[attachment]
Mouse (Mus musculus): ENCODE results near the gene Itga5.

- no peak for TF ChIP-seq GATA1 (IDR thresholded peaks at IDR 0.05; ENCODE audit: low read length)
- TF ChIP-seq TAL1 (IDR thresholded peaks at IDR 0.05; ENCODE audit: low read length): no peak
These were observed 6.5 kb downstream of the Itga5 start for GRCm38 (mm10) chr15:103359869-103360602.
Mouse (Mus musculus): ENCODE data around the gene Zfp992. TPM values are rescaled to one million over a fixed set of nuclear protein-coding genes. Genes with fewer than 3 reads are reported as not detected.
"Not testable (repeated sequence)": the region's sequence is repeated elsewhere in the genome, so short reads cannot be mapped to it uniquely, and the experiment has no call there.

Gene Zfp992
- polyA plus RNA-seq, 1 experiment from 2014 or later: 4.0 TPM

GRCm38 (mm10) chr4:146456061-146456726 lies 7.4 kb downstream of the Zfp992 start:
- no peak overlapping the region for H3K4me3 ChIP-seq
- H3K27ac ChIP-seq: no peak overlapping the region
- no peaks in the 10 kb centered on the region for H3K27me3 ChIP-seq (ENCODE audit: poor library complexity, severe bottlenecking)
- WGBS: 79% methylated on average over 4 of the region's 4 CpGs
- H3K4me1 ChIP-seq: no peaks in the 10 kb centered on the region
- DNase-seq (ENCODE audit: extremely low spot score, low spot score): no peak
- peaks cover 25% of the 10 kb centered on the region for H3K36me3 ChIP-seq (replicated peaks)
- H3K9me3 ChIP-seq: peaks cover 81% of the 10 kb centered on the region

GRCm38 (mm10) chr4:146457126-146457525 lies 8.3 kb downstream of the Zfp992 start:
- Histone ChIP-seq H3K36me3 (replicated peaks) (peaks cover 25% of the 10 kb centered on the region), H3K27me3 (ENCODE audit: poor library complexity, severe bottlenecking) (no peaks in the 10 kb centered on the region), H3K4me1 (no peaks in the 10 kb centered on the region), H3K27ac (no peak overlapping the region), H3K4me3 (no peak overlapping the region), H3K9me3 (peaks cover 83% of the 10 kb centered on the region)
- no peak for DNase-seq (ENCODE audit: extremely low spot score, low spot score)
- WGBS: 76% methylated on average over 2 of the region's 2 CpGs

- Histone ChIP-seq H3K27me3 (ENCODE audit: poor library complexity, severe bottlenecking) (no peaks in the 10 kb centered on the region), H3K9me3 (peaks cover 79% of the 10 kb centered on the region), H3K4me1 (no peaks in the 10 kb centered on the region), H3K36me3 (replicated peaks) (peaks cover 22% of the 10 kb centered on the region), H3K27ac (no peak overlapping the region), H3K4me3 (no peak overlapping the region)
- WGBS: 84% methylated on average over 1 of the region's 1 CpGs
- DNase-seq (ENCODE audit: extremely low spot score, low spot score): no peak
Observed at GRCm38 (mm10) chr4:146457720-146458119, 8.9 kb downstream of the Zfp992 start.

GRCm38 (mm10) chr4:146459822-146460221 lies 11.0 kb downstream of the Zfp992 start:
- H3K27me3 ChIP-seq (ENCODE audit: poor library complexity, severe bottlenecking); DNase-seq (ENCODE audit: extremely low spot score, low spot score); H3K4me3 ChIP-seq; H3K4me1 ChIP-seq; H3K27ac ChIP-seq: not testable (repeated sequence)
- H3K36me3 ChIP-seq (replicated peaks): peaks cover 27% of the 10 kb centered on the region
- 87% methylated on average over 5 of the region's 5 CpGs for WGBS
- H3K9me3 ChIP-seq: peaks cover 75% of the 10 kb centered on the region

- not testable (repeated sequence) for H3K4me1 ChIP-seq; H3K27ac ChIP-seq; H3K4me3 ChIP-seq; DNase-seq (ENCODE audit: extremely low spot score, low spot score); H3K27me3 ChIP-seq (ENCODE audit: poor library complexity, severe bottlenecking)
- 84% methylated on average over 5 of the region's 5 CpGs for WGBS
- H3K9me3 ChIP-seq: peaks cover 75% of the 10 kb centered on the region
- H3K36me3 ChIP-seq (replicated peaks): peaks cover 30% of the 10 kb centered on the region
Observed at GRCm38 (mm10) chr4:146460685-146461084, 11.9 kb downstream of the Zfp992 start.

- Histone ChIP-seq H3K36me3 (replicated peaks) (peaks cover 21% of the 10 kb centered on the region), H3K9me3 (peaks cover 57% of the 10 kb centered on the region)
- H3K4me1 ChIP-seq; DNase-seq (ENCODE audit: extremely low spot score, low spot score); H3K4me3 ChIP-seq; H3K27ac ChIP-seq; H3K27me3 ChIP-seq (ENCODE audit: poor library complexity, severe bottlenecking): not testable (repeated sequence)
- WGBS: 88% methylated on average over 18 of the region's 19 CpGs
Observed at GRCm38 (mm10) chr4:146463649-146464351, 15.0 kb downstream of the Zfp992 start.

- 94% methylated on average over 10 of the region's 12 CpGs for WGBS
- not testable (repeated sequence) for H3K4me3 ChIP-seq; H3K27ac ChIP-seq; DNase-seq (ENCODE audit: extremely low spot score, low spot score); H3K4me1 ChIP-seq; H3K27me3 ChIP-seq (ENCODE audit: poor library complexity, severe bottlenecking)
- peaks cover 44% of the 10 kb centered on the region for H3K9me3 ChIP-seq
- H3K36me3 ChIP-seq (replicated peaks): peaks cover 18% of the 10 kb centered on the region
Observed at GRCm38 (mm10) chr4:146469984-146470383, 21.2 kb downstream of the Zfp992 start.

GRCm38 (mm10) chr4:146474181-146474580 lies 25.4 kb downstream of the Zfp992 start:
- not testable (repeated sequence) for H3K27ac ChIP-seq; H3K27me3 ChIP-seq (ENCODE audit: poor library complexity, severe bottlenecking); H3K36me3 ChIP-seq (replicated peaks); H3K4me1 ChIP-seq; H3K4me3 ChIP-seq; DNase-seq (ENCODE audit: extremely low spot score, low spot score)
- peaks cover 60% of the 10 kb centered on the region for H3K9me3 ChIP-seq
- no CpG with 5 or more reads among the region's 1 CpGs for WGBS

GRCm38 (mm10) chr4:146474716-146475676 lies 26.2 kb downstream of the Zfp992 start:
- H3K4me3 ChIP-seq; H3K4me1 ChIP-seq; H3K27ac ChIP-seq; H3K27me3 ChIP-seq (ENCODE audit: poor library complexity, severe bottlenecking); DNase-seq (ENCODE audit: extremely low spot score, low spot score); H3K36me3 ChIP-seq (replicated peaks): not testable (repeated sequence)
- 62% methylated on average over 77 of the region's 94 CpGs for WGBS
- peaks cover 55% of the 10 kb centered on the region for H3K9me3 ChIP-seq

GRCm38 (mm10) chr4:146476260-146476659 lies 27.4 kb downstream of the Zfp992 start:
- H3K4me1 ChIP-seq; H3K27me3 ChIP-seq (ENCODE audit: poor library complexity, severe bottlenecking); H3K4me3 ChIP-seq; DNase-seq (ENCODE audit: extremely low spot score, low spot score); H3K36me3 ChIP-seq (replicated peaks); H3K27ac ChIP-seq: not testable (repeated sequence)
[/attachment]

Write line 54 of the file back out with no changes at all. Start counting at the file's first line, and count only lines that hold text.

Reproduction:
- H3K4me1 ChIP-seq; H3K27me3 ChIP-seq (ENCODE audit: poor library complexity, severe bottlenecking); H3K4me3 ChIP-seq; DNase-seq (ENCODE audit: extremely low spot score, low spot score); H3K36me3 ChIP-seq (replicated peaks); H3K27ac ChIP-seq: not testable (repeated sequence)